It’s not unlike what happens in the book of Judges where the people do what is right in their own eyes, and in an attempt to do the right thing, they end up doing what they want. They end up doing incredible violence.
This story begs the question that I’ve been asking since my sabbatical — where is our faith in our social justice? What role does it play? Where is God in “for such a time as this?”
My greatest fear is that in our zeal for social justice, we lose sight of God’s call, and we forget to listen for the spirit at work, we stray from the path of discipleship. I fear that we might forget to balance our love for justice, with telling the story of Jesus and praying for wisdom to know how to act.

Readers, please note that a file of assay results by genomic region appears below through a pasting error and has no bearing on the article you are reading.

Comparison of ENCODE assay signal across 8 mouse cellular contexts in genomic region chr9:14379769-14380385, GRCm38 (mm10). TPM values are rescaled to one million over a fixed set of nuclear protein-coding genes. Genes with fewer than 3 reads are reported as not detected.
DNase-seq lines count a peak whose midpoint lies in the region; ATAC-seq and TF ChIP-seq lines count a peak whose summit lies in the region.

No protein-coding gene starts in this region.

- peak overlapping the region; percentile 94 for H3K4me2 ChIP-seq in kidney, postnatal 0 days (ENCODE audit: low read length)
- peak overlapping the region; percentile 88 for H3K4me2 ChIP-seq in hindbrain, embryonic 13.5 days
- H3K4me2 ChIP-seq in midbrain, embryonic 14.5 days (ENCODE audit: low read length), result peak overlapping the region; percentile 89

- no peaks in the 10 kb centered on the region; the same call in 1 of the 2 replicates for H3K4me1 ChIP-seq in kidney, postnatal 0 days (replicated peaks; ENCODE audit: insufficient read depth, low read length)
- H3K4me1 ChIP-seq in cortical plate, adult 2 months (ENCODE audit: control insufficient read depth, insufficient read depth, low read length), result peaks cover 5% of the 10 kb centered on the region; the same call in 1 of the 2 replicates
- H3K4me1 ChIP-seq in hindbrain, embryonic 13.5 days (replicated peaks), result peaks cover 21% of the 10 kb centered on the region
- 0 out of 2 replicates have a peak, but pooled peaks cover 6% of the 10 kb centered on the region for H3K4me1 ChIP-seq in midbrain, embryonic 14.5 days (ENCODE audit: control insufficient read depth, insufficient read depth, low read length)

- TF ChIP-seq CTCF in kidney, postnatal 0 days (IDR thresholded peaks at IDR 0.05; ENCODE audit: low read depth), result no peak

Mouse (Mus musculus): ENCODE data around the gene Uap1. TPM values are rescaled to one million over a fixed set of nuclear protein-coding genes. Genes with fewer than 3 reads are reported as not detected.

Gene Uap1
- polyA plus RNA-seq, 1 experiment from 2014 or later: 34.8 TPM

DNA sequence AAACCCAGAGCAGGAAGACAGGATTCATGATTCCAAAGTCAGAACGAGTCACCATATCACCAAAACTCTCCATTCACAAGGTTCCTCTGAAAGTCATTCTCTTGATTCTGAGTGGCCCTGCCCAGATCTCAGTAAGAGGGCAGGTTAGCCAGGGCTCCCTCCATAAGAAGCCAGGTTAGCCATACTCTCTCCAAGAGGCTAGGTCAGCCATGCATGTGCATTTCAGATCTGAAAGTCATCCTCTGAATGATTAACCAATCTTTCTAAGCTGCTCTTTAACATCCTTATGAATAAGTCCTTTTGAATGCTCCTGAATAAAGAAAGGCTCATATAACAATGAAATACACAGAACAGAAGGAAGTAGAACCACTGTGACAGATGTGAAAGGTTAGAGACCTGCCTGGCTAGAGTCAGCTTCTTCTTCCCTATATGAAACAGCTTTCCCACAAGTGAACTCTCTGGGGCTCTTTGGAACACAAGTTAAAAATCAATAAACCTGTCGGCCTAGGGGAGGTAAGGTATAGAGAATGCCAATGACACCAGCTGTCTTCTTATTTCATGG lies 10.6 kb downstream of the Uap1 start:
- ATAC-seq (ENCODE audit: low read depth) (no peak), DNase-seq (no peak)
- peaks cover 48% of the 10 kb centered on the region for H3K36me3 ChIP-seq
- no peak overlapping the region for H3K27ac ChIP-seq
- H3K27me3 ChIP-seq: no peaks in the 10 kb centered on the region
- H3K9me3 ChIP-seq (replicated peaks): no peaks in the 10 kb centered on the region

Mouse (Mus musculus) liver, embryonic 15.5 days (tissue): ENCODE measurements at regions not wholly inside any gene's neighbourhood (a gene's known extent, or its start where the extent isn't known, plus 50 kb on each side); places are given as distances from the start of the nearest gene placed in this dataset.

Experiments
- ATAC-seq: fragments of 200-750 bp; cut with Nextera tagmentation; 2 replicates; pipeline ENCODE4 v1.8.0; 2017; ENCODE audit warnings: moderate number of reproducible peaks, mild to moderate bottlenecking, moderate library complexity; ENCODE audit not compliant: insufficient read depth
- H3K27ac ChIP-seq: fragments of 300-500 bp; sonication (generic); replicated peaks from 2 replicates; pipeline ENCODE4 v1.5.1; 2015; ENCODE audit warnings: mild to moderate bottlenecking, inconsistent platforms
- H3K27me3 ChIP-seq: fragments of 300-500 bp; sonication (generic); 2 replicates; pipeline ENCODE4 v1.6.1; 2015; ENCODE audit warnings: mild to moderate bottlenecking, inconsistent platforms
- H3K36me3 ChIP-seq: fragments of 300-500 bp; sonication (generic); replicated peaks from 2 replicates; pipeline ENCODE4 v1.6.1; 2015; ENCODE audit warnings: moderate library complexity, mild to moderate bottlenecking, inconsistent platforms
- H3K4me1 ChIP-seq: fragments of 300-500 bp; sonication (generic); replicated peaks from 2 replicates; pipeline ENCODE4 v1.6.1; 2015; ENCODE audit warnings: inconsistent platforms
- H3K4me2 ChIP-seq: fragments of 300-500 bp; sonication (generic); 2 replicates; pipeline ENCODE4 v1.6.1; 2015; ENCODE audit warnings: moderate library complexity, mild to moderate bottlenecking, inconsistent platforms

So many of the stories in the Hebrew scriptures — Esther and the book of Judges included — are reminders of how much we need God. When we do what is right in our own eyes, when we act “for such a time as this” without God’s guidance, I fear that we too might lose our way.
The story of Esther is — today — a reminder of our need for God. We can do much good without God, but we can also very quickly lose our way without God’s guidance and wisdom.
We were born for such a time as this, but we still need God. AMEN.
Amy Yoder McGloughlin is pastor of Germantown Mennonite Church in Philadelphia. This is a sermon she gave based on Esther 4, first posted on storiesfromtheredtent.com.